According the creator of Star Wars, George Lucas, he “consciously set about to re-create myths and the classic mythological motifs.” Lucas goes on to state that he doesn’t “see Star Wars as profoundly religious” but rather views it as “taking all of the issues that religion represents” and distilling them “down into a more modern and easily accessible construct—that there is a greater mystery out there.”
2. According to Christian Theologian John C. McDowell at the University of Edinburgh, in his article ‘Feeling the Force-Star Wars and Spiritual Truth’ from bethinking.org, there is a link between Lucas’ Force and a Christian view of God.
McDowell presents an interesting argument for the similarities between Lucas’ Force and a Christian understanding of God’s presence when he makes a connection between Obi-Wan’s teaching on the Force and a passage from Ephesians (4:6):
Obi-Wan’s teaching that the Force ‘surrounds us, penetrates us, it binds the galaxy together ‘(ANH) strikingly evokes Pauline imagery of ‘one God and Father of all, who is over all and through all and in all.
While this connection may be too tenuous for most readers, McDowell presents this interpretation as just that… an interpretation. A more exclusivist rendering of Star War’s ‘true message’ comes from our next author.
3. ‘How ‘Star Wars’ Answers Our Biggest Religious Questions: The Movies take on- and Subvert- Christian Themes’ in The Washington Post by Joel Hodge
According to Hodge:
The Force itself is too abstract and impersonal to equate with the biblical God and is more readily indentifable with concepts in Eastern religions (Lucas came to describe himself as a “Buddhist Methodist”).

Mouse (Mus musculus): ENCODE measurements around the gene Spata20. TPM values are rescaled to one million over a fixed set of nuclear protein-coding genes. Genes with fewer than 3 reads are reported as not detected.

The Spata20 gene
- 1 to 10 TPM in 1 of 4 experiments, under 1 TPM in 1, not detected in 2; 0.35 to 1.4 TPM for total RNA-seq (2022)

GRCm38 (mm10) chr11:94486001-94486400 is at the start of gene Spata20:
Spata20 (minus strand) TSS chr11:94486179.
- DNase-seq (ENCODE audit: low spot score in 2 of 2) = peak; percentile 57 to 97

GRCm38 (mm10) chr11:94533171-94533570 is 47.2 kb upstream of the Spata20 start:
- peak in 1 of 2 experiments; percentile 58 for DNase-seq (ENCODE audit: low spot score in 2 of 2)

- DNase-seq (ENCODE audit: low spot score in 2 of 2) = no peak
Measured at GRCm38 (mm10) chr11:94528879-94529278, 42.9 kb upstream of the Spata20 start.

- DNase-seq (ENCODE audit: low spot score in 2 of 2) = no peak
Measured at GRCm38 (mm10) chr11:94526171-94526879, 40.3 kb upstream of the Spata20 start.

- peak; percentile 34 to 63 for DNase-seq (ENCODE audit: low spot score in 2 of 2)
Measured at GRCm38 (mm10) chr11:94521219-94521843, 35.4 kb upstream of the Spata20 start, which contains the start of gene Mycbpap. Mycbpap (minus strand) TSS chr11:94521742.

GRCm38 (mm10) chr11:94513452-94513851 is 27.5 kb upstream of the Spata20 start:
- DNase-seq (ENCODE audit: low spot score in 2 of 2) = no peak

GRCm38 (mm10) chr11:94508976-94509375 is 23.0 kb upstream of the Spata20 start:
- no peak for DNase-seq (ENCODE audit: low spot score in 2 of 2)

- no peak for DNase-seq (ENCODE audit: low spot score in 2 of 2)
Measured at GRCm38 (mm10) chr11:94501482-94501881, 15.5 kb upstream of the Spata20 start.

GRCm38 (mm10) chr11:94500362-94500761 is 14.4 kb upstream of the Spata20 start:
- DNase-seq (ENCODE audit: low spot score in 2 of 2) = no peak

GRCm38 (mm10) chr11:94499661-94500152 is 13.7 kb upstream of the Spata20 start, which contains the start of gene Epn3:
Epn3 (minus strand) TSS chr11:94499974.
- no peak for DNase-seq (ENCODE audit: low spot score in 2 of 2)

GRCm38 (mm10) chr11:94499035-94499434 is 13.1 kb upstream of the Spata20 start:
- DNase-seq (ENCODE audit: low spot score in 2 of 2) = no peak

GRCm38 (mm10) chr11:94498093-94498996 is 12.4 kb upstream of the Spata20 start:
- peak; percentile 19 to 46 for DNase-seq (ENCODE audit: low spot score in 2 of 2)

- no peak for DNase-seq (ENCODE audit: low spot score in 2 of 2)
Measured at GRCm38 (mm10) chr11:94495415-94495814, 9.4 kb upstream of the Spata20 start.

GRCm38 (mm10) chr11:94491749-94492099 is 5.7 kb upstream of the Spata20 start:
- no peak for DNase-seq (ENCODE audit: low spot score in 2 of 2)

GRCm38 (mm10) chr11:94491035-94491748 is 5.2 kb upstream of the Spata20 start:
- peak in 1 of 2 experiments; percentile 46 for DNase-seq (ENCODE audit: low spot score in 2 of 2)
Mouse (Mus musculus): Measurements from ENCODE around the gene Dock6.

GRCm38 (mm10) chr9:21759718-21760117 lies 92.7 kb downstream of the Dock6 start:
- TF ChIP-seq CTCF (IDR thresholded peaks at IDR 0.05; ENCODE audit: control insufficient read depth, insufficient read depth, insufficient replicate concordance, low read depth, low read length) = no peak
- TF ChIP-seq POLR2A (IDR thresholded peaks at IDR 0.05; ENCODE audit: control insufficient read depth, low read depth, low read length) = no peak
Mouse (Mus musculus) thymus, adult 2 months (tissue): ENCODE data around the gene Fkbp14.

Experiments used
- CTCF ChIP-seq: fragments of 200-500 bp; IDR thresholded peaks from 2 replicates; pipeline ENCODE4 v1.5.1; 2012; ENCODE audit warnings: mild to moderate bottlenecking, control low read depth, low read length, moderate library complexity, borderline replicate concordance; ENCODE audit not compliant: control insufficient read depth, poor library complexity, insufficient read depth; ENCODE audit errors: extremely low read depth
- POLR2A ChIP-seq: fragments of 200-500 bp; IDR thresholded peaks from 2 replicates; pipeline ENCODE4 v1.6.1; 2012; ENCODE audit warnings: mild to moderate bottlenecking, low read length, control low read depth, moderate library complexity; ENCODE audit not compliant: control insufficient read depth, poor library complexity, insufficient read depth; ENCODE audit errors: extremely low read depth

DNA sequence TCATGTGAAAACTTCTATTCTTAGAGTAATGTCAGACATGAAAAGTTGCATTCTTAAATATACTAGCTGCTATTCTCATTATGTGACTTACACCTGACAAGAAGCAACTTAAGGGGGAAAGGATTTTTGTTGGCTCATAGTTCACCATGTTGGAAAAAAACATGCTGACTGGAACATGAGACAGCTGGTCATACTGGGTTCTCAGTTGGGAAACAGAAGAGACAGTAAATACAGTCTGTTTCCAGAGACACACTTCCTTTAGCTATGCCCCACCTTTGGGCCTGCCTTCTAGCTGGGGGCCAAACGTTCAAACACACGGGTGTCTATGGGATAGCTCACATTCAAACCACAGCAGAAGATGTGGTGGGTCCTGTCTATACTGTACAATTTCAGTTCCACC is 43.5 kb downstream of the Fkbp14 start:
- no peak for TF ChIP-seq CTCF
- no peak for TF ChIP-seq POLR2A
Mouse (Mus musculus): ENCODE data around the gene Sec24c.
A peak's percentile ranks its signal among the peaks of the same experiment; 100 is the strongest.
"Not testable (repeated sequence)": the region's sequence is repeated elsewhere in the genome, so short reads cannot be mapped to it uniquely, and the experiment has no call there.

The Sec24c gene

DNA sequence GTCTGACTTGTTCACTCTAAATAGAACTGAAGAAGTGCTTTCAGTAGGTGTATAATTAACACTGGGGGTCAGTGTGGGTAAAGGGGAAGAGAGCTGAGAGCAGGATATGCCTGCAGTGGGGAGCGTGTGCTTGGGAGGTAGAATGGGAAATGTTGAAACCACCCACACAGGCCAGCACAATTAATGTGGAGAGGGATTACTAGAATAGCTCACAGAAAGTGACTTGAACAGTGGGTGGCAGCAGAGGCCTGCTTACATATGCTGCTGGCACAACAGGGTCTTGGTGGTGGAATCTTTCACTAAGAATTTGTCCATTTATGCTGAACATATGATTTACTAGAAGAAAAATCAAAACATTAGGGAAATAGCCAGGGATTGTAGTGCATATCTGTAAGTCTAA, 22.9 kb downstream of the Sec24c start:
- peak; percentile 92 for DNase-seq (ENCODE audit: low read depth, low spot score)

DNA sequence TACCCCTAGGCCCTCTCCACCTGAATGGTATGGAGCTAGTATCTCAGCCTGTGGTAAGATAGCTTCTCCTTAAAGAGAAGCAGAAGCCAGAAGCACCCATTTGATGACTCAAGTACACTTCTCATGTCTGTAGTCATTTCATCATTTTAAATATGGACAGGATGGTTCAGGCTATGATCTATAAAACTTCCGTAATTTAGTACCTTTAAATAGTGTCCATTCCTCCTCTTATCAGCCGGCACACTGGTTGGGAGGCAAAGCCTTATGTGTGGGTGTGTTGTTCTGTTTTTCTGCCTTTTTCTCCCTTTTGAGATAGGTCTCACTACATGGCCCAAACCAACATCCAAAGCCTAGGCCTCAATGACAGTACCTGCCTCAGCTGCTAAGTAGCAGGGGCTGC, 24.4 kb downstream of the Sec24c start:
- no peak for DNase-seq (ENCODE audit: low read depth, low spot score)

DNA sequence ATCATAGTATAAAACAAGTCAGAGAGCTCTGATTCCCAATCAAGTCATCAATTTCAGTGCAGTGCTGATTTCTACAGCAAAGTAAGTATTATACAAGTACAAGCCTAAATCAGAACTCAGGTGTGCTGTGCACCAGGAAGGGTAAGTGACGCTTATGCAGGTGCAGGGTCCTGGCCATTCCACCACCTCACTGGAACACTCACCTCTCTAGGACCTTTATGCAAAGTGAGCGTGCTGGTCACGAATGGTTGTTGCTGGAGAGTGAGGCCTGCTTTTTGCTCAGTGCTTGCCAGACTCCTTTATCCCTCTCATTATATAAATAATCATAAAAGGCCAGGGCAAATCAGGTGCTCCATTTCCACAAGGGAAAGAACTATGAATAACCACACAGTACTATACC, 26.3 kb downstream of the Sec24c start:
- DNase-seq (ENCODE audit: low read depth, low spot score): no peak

While Hodge does acknowledge the moral messages in the series, he insists that it is just a story and admonishes those who might attempt to use it to promote a particular agenda:
To become fixated on the story alone or to use it for a particular agenda- such as trying to create a Jedi religion and have that included in census data or claim ownership of the franchise direction/ meaning- is to ignore the message of ‘Star Wars’ itself.
Ironically, Hodge then claims ownership over the ‘true message’ of Star Wars:
And that is, to go beyond ourselves, and the binaries and limits of our own secular time and compromised identities, to contemplate the mystery of life and become our true selves in the loving fellowship and transcendence of the Force.
So, what is your conclusion? Have these varying answers clarified anything for you about the true meaning (religious or not) of Star Wars? Is it just a story? A modern epic embodiment of the eternal cosmic war between good and evil? An updated repackaging of Joseph Campbell’s archetypal Hero Myth? The celluloid settling of a real and true religious tradition as the Temple of the Jedi would have us believe?
What is going on here? Is Star Wars truly a postmodern enigma that defies definition or is there something else complicating our investigation? All of these answers assume one thing… that we all agree on what religion inherently is… notice none of these explanations tell us what makes something religious/sacred/transcendent or not, they simply assume our definition mimics theirs, and then proceed to enumerate the ways in which Star Wars is or is not religious/sacred/transcendent. So what have these descriptions provided us with? Maybe not with a clear distinction of the religious nature of Star Wars but rather an intriguing glimpse to what these authors deem religious.
Kate Daley-Bailey lives in Athens, Georgia, with her hilarious husband, Josh, and her fur baby, Bodhi. Kate taught university level courses in Religious Studies for over ten years and is currently an academic advisor at the University of Georgia. She has written brief pieces for Religion Nerd, the Bulletin for the Study of Religion blog, and book reviews for Reflective Teaching. Her relationship with Star Wars has been inextricably linked with her childhood Catholicism. As she describes in her piece Recovering Catholic: Ethos and Practice, when her family went to see Star Wars there was “at least one nun in tow.”